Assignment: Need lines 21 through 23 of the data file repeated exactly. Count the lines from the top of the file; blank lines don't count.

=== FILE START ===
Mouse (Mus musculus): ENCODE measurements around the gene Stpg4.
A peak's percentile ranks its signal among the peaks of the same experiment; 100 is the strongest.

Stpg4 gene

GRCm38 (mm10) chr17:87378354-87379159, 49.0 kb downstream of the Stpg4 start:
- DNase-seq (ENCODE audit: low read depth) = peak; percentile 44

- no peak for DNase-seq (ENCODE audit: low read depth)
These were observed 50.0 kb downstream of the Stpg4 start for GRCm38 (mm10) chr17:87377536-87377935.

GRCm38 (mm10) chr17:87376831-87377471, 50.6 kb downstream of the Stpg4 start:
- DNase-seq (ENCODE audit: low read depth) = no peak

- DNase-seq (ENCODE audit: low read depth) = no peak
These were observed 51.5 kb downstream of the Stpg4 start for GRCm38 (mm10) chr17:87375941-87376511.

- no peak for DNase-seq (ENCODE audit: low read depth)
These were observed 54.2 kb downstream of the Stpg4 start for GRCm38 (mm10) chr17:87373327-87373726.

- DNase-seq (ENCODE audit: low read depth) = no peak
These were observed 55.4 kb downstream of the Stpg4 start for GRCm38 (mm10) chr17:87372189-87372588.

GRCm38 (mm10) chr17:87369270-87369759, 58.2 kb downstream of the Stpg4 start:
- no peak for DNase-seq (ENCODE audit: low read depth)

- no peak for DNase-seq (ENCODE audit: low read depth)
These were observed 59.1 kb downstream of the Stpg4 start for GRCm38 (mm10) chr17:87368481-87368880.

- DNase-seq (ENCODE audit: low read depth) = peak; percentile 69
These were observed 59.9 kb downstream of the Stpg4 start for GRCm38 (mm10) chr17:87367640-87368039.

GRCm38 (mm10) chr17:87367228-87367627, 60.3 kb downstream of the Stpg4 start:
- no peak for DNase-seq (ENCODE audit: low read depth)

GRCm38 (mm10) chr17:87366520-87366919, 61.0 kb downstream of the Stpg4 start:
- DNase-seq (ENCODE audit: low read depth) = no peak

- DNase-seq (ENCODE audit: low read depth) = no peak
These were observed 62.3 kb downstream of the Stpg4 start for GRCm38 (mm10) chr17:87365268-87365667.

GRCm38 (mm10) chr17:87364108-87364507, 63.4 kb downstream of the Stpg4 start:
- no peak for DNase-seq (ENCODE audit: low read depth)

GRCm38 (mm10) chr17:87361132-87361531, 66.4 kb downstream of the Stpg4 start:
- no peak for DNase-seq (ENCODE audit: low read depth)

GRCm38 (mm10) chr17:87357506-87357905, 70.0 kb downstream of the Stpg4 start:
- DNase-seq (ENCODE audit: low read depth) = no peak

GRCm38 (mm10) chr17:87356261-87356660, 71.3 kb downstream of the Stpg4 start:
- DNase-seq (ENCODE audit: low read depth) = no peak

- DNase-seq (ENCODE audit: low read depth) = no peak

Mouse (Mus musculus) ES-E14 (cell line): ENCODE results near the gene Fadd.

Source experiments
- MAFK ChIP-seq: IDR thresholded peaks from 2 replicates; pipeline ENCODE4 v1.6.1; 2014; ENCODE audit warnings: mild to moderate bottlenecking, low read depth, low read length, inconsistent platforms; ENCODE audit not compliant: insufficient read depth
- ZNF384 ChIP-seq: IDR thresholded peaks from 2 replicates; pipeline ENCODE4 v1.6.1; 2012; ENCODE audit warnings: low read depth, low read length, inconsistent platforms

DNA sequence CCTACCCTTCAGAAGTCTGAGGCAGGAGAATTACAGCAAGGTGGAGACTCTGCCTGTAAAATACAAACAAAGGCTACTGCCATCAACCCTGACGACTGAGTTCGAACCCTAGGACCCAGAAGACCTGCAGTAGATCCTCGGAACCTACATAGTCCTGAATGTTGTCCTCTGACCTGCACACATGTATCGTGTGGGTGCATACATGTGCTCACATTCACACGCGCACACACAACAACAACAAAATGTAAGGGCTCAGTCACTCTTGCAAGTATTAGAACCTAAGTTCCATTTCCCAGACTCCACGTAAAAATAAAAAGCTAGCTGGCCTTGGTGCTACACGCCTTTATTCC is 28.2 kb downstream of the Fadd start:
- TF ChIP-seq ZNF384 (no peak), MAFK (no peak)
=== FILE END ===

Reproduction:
These were observed 59.9 kb downstream of the Stpg4 start for GRCm38 (mm10) chr17:87367640-87368039.

GRCm38 (mm10) chr17:87367228-87367627, 60.3 kb downstream of the Stpg4 start:
- no peak for DNase-seq (ENCODE audit: low read depth)